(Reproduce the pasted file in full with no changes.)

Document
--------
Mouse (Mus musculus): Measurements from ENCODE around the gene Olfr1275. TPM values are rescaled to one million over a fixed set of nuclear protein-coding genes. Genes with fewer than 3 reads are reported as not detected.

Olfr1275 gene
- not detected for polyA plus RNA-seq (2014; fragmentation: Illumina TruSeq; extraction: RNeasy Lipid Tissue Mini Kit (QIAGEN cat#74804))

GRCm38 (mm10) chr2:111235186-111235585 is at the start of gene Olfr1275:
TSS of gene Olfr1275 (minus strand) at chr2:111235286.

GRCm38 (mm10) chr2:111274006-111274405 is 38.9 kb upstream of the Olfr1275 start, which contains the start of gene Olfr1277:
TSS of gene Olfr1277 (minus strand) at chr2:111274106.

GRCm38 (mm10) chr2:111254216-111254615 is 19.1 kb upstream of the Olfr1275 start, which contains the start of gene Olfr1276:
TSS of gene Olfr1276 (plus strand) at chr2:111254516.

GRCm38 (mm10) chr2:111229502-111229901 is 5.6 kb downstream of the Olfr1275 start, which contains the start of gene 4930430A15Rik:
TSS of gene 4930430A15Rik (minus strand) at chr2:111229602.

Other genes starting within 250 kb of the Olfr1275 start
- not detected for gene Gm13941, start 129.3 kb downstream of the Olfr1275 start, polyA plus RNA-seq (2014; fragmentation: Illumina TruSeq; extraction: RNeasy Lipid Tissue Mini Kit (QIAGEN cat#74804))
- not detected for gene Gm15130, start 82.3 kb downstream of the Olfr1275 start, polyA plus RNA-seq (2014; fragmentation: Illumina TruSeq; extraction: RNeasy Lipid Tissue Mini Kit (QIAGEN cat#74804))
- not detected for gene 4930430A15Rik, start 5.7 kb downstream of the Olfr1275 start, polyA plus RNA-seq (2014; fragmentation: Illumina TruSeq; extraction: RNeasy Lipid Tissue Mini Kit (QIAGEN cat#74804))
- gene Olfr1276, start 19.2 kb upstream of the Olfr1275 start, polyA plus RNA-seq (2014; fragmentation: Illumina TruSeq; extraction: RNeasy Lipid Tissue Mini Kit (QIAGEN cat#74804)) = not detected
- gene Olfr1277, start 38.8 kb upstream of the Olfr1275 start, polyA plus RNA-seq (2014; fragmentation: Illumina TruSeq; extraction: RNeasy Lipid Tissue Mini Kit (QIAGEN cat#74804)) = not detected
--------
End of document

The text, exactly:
Mouse (Mus musculus): Measurements from ENCODE around the gene Olfr1275. TPM values are rescaled to one million over a fixed set of nuclear protein-coding genes. Genes with fewer than 3 reads are reported as not detected.

Olfr1275 gene
- not detected for polyA plus RNA-seq (2014; fragmentation: Illumina TruSeq; extraction: RNeasy Lipid Tissue Mini Kit (QIAGEN cat#74804))

GRCm38 (mm10) chr2:111235186-111235585 is at the start of gene Olfr1275:
TSS of gene Olfr1275 (minus strand) at chr2:111235286.

GRCm38 (mm10) chr2:111274006-111274405 is 38.9 kb upstream of the Olfr1275 start, which contains the start of gene Olfr1277:
TSS of gene Olfr1277 (minus strand) at chr2:111274106.

GRCm38 (mm10) chr2:111254216-111254615 is 19.1 kb upstream of the Olfr1275 start, which contains the start of gene Olfr1276:
TSS of gene Olfr1276 (plus strand) at chr2:111254516.

GRCm38 (mm10) chr2:111229502-111229901 is 5.6 kb downstream of the Olfr1275 start, which contains the start of gene 4930430A15Rik:
TSS of gene 4930430A15Rik (minus strand) at chr2:111229602.

Other genes starting within 250 kb of the Olfr1275 start
- not detected for gene Gm13941, start 129.3 kb downstream of the Olfr1275 start, polyA plus RNA-seq (2014; fragmentation: Illumina TruSeq; extraction: RNeasy Lipid Tissue Mini Kit (QIAGEN cat#74804))
- not detected for gene Gm15130, start 82.3 kb downstream of the Olfr1275 start, polyA plus RNA-seq (2014; fragmentation: Illumina TruSeq; extraction: RNeasy Lipid Tissue Mini Kit (QIAGEN cat#74804))
- not detected for gene 4930430A15Rik, start 5.7 kb downstream of the Olfr1275 start, polyA plus RNA-seq (2014; fragmentation: Illumina TruSeq; extraction: RNeasy Lipid Tissue Mini Kit (QIAGEN cat#74804))
- gene Olfr1276, start 19.2 kb upstream of the Olfr1275 start, polyA plus RNA-seq (2014; fragmentation: Illumina TruSeq; extraction: RNeasy Lipid Tissue Mini Kit (QIAGEN cat#74804)) = not detected
- gene Olfr1277, start 38.8 kb upstream of the Olfr1275 start, polyA plus RNA-seq (2014; fragmentation: Illumina TruSeq; extraction: RNeasy Lipid Tissue Mini Kit (QIAGEN cat#74804)) = not detected